Design News is part of the Informa Markets Division of Informa PLC

This site is operated by a business or businesses owned by Informa PLC and all copyright resides with them. Informa PLC's registered office is 5 Howick Place, London SW1P 1WG. Registered in England and Wales. Number 8860726.

The 10 Most Important Inventions in Automotive History

<p>During its 130-year history, the automobile has been an amazing source of inspiration. It has spurred countless engineers and dreamers to conjure up better ideas for virtually every on-board component, from engines and transmissions to brakes, doors, windows, tires, radios, and virtually everything else.</p><p>Picking the most important of those is, well…almost impossible. While some automotive inspirations may have changed your life, others may have saved it. And while some may have improved your behind-the-wheel experience, others may have made that experience possible in the first place.</p><p>Here, we’ve selected 10 automotive innovations as history’s most important. A few with historical heft made the cut, while some others with lifesaving potential didn’t. We freely admit that these conclusions are up for debate, so we invite you to click through the following pages and let us know what we’ve missed, and which inventions you might have included.</p>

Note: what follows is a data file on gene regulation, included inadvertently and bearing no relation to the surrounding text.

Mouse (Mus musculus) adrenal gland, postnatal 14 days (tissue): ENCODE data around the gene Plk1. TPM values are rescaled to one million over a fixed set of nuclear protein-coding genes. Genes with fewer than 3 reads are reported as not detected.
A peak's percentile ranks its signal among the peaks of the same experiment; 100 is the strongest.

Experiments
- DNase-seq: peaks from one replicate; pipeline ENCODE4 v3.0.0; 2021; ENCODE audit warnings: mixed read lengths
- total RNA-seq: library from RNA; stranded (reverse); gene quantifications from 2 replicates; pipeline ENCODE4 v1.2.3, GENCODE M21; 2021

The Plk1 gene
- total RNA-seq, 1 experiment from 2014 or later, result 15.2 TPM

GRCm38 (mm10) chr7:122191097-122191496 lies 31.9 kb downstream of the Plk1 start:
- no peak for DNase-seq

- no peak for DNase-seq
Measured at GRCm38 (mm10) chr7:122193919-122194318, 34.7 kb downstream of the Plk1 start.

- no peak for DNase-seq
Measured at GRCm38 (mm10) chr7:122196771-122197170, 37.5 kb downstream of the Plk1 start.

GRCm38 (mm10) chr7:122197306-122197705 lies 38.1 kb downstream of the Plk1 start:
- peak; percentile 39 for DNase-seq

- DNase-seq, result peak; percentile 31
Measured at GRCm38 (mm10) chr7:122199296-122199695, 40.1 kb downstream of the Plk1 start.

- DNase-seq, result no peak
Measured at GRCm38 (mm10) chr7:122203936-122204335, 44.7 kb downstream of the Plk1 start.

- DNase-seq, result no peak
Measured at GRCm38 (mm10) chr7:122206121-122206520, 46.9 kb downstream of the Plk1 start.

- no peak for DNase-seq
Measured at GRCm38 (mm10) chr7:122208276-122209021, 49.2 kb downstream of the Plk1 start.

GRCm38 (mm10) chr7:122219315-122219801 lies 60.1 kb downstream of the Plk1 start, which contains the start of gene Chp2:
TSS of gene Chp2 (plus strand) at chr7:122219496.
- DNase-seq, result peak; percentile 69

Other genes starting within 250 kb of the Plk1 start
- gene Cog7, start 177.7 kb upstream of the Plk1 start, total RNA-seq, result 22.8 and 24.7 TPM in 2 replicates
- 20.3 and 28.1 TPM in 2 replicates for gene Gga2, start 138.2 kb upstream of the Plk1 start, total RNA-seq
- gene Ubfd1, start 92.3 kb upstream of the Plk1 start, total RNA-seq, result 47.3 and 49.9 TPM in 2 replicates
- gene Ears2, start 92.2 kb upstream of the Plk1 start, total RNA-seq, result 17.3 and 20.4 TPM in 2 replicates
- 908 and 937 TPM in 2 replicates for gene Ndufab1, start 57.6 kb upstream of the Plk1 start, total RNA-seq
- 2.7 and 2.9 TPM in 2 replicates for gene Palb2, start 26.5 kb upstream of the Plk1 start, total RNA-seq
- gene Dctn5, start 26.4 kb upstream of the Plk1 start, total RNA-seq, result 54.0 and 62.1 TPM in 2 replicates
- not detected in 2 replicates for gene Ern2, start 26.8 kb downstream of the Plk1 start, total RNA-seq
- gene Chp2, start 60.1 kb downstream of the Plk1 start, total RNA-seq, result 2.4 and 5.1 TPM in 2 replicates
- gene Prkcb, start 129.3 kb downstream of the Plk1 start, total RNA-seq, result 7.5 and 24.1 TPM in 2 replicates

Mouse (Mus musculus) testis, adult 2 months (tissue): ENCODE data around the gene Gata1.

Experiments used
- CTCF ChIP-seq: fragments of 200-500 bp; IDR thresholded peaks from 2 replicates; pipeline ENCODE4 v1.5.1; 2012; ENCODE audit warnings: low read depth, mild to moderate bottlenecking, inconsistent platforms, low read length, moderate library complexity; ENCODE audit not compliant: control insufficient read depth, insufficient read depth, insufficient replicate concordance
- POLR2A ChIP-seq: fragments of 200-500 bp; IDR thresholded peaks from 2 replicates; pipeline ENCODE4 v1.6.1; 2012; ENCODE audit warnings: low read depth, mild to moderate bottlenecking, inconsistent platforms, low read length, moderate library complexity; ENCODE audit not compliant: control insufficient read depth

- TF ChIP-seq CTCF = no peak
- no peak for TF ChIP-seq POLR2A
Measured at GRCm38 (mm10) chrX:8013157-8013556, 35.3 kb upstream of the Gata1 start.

Here’s a look at the innovations that formed the foundation of driving as we know it today.

Senior technical editor Chuck Murray has been writing about technology for 34 years. He joined Design News in 1987, and has covered electronics, automation, fluid power, and auto.   

The Battery Show logoNorth America's Premier Battery Conference.
Join our in-depth conference program with over 100 technical discussions covering topics from new battery technologies and chemistries to BMS and thermal management. 
The Battery Show. Sept. 11-13, 2018, in Novi, MI. Register for the event, hosted by Design News’ parent company UBM.
Hide comments
account-default-image

Comments

  • Allowed HTML tags: <em> <strong> <blockquote> <br> <p>

Plain text

  • No HTML tags allowed.
  • Web page addresses and e-mail addresses turn into links automatically.
  • Lines and paragraphs break automatically.
Publish